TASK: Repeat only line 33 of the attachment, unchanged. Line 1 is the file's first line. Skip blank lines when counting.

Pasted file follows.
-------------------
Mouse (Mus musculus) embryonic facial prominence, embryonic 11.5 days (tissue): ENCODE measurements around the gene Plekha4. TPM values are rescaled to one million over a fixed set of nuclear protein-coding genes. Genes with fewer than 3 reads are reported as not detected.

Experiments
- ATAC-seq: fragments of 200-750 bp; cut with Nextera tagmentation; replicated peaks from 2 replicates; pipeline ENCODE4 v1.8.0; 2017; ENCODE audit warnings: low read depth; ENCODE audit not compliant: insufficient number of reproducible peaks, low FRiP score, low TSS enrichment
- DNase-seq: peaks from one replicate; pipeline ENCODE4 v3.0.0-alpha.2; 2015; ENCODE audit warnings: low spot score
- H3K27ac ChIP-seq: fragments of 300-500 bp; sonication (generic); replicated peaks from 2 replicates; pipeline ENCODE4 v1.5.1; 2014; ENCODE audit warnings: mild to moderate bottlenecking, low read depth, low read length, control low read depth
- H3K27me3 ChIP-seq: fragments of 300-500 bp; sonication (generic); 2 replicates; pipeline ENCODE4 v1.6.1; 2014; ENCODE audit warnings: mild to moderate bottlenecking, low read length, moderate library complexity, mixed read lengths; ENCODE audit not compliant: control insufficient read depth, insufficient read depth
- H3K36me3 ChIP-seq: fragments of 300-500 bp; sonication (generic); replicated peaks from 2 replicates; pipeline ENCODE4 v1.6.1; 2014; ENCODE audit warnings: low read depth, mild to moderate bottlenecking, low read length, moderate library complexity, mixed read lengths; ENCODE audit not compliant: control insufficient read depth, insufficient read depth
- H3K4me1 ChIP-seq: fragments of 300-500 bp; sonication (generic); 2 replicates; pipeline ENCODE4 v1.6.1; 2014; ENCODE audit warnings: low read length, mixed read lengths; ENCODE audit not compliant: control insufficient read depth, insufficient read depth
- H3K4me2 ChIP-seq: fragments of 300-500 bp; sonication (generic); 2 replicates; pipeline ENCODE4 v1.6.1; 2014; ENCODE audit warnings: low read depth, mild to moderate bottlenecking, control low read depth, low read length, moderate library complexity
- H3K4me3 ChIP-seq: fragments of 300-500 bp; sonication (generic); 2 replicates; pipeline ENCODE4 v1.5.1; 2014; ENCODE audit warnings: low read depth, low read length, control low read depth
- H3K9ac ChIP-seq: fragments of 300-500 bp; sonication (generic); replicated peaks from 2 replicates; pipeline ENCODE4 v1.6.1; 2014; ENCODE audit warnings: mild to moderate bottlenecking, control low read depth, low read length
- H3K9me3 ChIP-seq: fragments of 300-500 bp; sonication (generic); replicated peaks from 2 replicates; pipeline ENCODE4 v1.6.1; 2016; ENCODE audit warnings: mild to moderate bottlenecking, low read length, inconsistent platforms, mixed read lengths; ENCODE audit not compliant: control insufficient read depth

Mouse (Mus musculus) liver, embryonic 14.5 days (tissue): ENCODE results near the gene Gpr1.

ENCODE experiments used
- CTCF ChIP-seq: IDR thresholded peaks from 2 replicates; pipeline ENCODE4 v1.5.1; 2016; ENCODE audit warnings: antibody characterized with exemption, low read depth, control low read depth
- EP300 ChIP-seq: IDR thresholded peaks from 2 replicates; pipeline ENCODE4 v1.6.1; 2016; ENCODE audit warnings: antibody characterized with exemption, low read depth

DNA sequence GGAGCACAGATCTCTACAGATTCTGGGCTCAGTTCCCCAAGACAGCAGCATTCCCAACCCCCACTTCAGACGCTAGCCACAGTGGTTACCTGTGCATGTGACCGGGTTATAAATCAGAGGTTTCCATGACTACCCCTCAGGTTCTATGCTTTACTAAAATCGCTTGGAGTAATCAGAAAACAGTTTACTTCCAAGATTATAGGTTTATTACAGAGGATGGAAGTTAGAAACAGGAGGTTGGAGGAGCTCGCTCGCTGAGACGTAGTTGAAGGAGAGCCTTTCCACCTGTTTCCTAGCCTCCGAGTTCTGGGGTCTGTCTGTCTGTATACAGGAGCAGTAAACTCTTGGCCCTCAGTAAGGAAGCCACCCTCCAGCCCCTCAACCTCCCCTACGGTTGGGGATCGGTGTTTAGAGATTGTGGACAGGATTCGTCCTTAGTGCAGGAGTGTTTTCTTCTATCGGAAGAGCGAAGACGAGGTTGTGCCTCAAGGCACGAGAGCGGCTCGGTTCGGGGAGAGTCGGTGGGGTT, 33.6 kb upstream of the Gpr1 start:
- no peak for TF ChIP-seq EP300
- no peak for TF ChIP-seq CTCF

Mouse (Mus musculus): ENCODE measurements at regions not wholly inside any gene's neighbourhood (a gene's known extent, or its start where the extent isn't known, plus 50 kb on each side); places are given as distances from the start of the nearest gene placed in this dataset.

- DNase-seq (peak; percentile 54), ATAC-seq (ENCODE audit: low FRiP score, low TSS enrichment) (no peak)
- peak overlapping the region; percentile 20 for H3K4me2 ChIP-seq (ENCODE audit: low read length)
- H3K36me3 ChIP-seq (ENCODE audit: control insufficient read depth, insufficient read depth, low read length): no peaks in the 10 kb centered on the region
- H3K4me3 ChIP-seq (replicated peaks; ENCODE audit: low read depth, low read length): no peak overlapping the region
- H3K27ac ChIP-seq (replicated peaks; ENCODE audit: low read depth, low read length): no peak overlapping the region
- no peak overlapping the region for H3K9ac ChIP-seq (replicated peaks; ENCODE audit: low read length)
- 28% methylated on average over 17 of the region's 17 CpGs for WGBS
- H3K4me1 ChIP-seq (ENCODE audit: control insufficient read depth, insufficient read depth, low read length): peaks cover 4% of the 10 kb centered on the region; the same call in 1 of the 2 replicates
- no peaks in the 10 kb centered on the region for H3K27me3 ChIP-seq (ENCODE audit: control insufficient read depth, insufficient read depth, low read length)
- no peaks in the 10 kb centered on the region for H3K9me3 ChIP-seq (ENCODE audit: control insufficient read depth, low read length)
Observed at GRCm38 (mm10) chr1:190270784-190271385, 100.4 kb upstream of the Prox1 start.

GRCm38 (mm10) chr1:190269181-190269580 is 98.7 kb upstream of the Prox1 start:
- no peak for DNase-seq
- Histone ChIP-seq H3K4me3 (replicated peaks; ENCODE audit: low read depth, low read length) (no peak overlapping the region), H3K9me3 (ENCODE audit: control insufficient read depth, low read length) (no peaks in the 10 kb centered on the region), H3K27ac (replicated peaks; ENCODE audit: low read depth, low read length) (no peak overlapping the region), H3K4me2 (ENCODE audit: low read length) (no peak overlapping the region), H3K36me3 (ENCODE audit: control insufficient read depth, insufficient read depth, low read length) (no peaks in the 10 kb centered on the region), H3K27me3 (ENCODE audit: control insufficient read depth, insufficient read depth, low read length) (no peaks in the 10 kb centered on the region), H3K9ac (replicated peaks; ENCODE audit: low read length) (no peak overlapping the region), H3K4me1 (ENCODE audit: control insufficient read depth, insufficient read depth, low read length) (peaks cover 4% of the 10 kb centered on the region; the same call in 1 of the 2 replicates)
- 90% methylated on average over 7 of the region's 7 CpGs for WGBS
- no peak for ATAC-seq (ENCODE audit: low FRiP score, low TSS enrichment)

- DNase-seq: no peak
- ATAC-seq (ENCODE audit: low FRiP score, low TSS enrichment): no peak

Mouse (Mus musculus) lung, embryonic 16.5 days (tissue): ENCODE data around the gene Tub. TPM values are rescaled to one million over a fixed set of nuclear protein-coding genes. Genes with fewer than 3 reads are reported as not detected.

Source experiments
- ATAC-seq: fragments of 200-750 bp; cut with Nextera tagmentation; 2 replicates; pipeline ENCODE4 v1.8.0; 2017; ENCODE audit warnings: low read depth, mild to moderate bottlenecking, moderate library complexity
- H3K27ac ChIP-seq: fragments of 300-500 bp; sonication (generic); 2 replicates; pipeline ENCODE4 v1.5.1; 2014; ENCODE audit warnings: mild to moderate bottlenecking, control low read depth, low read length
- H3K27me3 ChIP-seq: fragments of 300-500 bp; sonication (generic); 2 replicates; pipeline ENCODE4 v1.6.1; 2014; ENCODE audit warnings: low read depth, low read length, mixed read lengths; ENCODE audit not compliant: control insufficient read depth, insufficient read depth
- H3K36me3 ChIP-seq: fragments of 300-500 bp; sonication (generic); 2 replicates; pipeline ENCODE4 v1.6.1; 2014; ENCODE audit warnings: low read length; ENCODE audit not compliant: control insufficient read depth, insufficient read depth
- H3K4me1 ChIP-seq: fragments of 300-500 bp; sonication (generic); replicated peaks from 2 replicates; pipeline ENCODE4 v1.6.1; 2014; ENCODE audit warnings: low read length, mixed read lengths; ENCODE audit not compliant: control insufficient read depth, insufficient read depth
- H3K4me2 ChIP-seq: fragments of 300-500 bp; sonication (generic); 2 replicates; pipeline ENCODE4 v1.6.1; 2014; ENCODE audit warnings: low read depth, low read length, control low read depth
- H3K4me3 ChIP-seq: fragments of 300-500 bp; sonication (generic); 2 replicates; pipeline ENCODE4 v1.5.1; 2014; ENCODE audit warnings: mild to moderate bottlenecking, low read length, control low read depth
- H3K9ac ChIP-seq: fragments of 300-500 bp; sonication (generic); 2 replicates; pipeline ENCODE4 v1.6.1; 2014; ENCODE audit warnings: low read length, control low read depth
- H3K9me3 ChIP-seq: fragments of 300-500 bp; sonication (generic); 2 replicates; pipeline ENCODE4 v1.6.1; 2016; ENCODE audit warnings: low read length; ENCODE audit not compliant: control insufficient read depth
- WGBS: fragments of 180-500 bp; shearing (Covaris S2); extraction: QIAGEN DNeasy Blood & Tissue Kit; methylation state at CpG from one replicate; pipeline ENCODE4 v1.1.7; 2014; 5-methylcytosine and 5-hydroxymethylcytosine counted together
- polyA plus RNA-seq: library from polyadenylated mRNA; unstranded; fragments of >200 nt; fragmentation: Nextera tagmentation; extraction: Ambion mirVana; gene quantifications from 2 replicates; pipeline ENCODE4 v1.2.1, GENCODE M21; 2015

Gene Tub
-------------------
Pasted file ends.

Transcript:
- no peak for DNase-seq